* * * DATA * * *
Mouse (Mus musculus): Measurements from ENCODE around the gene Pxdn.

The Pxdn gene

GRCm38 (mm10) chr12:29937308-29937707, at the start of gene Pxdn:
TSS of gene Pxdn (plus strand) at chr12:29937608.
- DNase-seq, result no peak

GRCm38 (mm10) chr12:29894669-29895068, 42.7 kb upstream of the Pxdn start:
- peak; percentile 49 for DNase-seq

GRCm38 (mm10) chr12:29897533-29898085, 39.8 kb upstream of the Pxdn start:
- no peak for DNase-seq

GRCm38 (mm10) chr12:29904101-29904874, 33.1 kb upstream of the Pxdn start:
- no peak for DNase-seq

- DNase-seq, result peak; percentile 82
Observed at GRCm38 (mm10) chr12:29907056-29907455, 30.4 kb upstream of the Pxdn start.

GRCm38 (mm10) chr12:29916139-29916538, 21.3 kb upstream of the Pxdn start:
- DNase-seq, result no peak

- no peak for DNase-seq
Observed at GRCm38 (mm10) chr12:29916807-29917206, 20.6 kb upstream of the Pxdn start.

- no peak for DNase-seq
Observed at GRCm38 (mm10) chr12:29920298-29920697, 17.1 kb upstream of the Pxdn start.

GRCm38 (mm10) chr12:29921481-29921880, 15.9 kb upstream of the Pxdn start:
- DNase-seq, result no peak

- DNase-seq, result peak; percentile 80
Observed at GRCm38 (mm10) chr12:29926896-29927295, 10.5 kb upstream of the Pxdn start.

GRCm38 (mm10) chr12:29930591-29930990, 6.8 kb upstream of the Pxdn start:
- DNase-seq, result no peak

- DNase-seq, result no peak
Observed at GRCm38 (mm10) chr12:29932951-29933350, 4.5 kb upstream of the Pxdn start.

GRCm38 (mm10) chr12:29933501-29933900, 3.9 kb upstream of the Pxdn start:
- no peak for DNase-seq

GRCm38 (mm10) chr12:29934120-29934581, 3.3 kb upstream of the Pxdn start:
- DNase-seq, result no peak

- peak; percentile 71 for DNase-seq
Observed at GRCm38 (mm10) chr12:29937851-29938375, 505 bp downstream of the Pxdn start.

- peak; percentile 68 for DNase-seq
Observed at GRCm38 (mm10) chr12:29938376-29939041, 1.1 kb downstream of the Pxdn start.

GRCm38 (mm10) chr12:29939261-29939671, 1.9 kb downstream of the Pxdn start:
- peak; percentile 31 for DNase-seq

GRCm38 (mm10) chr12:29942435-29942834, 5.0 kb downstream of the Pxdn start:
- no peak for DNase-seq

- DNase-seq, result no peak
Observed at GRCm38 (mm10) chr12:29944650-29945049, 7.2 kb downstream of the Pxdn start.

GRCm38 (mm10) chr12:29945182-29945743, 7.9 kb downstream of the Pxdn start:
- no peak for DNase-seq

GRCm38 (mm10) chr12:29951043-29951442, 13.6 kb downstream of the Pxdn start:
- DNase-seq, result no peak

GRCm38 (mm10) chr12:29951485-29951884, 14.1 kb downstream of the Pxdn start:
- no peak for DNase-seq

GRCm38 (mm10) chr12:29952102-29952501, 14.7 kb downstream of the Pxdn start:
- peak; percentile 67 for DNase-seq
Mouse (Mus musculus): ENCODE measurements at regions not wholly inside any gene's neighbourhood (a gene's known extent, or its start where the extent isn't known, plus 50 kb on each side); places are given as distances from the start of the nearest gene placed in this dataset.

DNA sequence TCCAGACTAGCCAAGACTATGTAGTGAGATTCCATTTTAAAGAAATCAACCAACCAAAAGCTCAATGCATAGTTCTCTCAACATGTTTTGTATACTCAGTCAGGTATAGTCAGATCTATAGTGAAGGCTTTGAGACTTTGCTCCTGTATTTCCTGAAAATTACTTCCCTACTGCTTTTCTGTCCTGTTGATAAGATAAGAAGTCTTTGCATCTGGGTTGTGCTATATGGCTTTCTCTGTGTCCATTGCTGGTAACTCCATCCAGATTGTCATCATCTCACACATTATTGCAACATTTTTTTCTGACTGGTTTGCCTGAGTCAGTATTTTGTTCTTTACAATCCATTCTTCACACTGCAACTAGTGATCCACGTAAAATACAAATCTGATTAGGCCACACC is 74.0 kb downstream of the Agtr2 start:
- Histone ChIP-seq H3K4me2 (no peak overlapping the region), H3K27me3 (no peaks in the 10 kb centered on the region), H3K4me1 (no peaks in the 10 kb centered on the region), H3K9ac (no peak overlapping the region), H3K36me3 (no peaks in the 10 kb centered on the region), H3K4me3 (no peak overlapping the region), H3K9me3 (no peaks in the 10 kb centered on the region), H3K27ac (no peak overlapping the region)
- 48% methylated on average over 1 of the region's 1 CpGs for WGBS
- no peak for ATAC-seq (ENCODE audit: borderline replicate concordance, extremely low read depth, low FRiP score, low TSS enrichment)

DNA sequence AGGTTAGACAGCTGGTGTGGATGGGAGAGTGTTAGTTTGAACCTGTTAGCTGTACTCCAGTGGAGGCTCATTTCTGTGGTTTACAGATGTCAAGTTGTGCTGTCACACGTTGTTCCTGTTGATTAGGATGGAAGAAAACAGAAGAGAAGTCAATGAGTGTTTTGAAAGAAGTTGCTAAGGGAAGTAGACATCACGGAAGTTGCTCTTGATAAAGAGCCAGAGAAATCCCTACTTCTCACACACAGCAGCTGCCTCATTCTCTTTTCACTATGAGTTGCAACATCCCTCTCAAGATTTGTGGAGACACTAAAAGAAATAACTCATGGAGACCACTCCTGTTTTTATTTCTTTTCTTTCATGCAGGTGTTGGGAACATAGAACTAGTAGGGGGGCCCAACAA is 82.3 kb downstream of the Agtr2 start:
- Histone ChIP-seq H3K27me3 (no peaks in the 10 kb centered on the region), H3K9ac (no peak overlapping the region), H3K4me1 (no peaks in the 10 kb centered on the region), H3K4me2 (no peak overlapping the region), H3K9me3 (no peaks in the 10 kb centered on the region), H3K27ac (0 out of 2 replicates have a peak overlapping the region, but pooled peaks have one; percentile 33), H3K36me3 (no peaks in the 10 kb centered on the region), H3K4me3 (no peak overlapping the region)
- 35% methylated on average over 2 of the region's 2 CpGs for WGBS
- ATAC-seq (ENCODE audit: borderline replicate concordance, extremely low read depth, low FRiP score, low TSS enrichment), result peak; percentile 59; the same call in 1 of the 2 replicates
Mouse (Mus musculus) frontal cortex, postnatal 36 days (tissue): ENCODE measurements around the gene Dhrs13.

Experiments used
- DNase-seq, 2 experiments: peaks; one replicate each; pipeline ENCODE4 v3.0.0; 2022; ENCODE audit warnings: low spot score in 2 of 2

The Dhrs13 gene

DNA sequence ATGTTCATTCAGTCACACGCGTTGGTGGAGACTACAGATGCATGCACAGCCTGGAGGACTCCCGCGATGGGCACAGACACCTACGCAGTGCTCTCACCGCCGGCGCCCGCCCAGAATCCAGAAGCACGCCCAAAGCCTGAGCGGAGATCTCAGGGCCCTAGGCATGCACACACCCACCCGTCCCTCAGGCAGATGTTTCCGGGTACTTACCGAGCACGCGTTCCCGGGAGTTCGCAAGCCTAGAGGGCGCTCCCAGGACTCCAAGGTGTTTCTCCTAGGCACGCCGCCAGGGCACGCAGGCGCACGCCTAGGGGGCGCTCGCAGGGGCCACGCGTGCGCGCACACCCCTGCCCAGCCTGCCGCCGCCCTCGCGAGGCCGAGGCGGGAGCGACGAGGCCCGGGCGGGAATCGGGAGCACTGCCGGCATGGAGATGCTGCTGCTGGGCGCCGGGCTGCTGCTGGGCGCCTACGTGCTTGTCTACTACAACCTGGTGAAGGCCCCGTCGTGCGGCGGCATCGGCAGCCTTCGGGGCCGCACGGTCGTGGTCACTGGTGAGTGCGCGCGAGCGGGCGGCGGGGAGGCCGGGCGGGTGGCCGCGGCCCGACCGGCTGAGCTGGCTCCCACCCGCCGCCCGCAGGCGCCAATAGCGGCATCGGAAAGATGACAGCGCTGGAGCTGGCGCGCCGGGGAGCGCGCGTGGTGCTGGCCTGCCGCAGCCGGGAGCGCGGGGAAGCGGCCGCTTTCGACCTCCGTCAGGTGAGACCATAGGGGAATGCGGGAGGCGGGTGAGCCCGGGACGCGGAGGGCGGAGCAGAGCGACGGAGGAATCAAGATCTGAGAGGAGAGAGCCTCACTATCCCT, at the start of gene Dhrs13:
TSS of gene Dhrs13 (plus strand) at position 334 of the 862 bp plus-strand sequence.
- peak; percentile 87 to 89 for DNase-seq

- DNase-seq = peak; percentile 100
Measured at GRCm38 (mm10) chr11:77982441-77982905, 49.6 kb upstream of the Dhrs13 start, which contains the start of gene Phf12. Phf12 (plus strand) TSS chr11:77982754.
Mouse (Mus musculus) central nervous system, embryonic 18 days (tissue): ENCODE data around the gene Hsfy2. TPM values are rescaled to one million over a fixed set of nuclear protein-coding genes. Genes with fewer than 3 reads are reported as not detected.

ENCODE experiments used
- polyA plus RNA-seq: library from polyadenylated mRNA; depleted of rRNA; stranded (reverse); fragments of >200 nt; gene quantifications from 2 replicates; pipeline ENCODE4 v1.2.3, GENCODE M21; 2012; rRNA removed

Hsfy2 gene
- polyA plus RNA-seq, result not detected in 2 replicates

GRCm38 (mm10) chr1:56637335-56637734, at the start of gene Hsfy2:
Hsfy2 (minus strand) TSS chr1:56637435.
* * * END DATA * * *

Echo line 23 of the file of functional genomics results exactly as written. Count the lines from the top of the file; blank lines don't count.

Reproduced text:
Observed at GRCm38 (mm10) chr12:29926896-29927295, 10.5 kb upstream of the Pxdn start.